Alburgh residents opening their own child care center to fill a ‘desperate’ need
Five years ago, a group of Alburgh residents sat down to decide how to spend a federal grant for kindergarten readiness.
They soon realized, though, that it was going to take a lot more work for the town’s early childhood education system to meet local needs.
That’s when the group came up with “this crazy dream,” town librarian Gina Lewis said: They would build their own child care center.
Five years later, the group has secured about $1 million in federal, state and private funding for the project — which is called the Alburgh Family Clubhouse — and plans to break ground on a roughly 3,200-square-foot building early next year.
They also have partnered with a number of local organizations to do it, including Let’s Grow Kids, a Burlington-based child care advocacy group; United Way of Northwest Vermont; and the Northwest Regional Planning Commission.
“We can’t move quickly enough,” said Lewis, who’s also the president of the Alburgh Family Clubhouse board. “With all those people holding our hands, we’ve really been able to come pretty far in five years.”
The new facility will be built on the campus of the Alburgh Community Education Center, which is the town’s K-8 school. It will provide about 40 spots for children from birth to age 5, as well as after-school support programs for school-age children.
The center also will house a public preschool managed by the Grand Isle Supervisory Union. Alburgh voters approved construction of the new building in March.
Lewis said it’s likely the Alburgh Family Clubhouse won’t just serve families from Alburgh, but also from across northwestern Vermont as well as New York State.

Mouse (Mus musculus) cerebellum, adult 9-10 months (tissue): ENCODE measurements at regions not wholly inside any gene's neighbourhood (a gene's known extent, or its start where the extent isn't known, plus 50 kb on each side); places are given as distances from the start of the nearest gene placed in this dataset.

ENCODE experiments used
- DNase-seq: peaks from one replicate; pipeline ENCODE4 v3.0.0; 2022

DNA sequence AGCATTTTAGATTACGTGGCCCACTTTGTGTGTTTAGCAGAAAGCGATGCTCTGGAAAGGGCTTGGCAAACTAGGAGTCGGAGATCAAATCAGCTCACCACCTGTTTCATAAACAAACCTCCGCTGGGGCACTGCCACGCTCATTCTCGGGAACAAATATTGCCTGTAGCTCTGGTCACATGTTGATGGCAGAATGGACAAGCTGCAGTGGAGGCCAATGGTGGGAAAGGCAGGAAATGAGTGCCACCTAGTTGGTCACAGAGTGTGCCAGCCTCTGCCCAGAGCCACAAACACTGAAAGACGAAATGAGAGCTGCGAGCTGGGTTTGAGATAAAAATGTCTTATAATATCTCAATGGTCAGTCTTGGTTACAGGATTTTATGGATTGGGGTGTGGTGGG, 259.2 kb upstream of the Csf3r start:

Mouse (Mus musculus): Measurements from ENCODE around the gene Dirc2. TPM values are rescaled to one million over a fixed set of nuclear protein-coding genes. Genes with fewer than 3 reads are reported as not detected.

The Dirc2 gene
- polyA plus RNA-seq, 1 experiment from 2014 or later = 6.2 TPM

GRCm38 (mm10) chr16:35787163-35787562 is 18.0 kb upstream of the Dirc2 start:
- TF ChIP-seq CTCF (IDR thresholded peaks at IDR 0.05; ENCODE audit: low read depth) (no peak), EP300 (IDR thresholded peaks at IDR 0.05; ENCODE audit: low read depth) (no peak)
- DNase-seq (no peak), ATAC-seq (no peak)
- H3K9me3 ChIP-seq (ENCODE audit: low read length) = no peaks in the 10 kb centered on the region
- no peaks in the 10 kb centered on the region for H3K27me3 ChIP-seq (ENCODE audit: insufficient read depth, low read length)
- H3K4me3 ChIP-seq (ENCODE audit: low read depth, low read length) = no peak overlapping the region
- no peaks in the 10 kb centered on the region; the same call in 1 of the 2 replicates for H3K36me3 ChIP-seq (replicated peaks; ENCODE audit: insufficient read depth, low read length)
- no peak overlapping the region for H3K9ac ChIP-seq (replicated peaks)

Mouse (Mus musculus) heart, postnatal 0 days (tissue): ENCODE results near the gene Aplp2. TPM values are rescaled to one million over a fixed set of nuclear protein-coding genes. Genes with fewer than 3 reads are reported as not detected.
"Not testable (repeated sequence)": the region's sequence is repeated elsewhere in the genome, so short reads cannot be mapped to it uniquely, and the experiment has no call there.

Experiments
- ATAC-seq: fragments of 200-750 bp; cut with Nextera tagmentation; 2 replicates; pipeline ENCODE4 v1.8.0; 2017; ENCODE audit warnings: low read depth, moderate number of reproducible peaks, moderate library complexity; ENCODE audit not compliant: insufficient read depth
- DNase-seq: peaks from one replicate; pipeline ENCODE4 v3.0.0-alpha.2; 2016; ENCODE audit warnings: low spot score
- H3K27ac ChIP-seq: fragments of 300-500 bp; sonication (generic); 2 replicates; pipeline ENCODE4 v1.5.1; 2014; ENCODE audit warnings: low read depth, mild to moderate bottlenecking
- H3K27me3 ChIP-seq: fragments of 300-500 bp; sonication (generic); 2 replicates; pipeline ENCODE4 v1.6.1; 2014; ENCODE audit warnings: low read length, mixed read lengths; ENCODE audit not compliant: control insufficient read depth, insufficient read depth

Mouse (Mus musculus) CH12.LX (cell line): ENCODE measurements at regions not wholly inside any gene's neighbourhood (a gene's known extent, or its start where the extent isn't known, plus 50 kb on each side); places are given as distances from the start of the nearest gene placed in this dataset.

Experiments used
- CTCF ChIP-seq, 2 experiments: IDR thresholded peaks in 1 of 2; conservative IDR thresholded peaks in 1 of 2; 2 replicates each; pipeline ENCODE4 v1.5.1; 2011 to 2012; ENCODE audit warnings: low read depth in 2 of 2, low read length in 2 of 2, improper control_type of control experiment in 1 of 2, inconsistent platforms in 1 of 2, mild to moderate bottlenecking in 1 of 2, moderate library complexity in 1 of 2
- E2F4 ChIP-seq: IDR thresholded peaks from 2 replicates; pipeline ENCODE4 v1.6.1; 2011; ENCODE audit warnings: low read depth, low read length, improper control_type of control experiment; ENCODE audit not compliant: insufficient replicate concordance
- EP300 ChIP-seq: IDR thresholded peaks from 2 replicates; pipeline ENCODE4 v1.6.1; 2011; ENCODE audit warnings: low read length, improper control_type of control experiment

Alburgh, a town of about 2,000 at the top of Lake Champlain, has a desperate need for child care, said Martin Giuffre, director of the Alburgh Family Clubhouse board.
The town does not have a licensed child care center — just two programs based out of local homes, which serve only a small number of children.
“That leaves a huge hole for working families here,” Lewis said.
Child care access is lacking throughout Grand Isle County, VTDigger has reported: On the islands, nearly 80% of infants likely to need child care did not have access to a regulated program, according to a 2020 Let’s Grow Kids analysis.
As of 2019, the organization found, the county needed about 90 additional child care spaces for kids under age 5. Last month, the islands’ oldest child care center shut its doors after nearly 30 years of operation in the town of Grand Isle.
What’s more, experts say the need for child care is growing across the state.
Before the pandemic, more than 60% of the youngest Vermonters likely to need these services had no access to a regulated program, according to Let’s Grow Kids.
Giuffre said he hopes the Alburgh Family Clubhouse also can provide several jobs for local residents, which are otherwise hard to come by in town.
“There’s almost no employment here of any kind,” he said. “We don’t even have a grocery store … you have to travel 10 miles to get groceries.”
The town’s average unemployment rate — not seasonally adjusted — was 4.3% over the first six months of 2021, according to Vermont Department of Labor data. The statewide average for the same time period was 3.2%.
About 16% of Alburgh households live below the poverty line, according to a March 2020 study by the consulting firm Doug Kennedy Advisors. Statewide, about 10% of households live below the poverty line, U.S. Census data shows.
Yet finding staff for the child care center could be difficult, Giuffre said. Vermont had a shortage of more than 2,000 lead early childhood educators at the start of 2020, Let’s Grow Kids found, and the industry is plagued by low wages.
The Alburgh Family Clubhouse is searching for an executive director, Lewis said. After that, it hopes to start advertising the program to the public.
“There’s no alternative in Alburgh right now,” said Lee Kimball, chair of the Alburgh Selectboard. “I think it’s vitally important to be able to have some way to educate our kids, and get them off on the right foot, before they go into the world.”
by Shaun Robinson